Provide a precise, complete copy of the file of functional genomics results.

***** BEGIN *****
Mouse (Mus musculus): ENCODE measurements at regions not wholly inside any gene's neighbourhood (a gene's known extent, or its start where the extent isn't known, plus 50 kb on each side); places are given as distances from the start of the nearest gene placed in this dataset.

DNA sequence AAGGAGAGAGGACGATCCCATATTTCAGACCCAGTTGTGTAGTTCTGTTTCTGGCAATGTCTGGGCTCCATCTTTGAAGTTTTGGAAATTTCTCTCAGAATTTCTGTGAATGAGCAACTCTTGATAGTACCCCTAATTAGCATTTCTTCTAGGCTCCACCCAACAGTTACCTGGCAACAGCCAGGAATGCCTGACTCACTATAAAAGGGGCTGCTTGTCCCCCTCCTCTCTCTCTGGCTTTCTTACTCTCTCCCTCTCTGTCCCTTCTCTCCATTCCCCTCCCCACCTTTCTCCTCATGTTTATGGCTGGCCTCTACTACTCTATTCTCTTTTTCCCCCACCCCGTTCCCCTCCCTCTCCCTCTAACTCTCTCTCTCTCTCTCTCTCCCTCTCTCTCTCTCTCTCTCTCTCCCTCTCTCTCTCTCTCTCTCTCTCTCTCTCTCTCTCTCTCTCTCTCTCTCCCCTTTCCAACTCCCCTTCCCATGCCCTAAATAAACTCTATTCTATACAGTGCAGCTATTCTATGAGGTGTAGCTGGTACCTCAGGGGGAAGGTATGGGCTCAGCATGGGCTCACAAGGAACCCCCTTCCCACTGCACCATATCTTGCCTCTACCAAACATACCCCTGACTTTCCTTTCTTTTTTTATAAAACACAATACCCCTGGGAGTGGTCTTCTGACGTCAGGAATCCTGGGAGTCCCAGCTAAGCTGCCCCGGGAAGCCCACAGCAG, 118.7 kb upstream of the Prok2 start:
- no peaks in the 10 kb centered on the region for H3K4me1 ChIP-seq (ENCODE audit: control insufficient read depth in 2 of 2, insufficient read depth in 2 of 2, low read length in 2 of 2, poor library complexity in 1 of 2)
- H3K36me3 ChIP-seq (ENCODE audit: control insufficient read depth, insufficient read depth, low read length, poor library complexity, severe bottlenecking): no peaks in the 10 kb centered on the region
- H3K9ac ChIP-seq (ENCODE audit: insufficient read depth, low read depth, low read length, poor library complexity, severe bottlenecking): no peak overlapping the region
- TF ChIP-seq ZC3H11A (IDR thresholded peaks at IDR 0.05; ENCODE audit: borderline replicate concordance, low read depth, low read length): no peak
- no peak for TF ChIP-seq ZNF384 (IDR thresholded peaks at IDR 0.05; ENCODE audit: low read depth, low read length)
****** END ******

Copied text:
Mouse (Mus musculus): ENCODE measurements at regions not wholly inside any gene's neighbourhood (a gene's known extent, or its start where the extent isn't known, plus 50 kb on each side); places are given as distances from the start of the nearest gene placed in this dataset.

DNA sequence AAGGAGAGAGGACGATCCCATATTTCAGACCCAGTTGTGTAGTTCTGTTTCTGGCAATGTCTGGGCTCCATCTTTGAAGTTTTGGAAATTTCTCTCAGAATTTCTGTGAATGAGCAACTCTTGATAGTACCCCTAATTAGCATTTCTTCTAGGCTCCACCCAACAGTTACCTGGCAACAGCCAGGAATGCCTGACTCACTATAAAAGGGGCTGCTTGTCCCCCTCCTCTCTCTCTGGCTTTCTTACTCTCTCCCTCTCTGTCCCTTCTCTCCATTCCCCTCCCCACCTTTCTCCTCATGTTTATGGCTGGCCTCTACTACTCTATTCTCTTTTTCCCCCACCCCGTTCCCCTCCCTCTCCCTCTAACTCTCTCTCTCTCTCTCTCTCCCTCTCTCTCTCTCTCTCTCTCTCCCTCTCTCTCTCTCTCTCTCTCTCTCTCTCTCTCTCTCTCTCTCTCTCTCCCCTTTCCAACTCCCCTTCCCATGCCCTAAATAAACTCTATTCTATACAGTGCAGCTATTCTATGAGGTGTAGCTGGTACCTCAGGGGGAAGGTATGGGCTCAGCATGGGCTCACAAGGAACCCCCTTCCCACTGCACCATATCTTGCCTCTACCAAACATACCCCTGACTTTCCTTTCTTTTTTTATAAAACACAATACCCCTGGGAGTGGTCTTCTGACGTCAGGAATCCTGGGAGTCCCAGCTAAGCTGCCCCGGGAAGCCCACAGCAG, 118.7 kb upstream of the Prok2 start:
- no peaks in the 10 kb centered on the region for H3K4me1 ChIP-seq (ENCODE audit: control insufficient read depth in 2 of 2, insufficient read depth in 2 of 2, low read length in 2 of 2, poor library complexity in 1 of 2)
- H3K36me3 ChIP-seq (ENCODE audit: control insufficient read depth, insufficient read depth, low read length, poor library complexity, severe bottlenecking): no peaks in the 10 kb centered on the region
- H3K9ac ChIP-seq (ENCODE audit: insufficient read depth, low read depth, low read length, poor library complexity, severe bottlenecking): no peak overlapping the region
- TF ChIP-seq ZC3H11A (IDR thresholded peaks at IDR 0.05; ENCODE audit: borderline replicate concordance, low read depth, low read length): no peak
- no peak for TF ChIP-seq ZNF384 (IDR thresholded peaks at IDR 0.05; ENCODE audit: low read depth, low read length)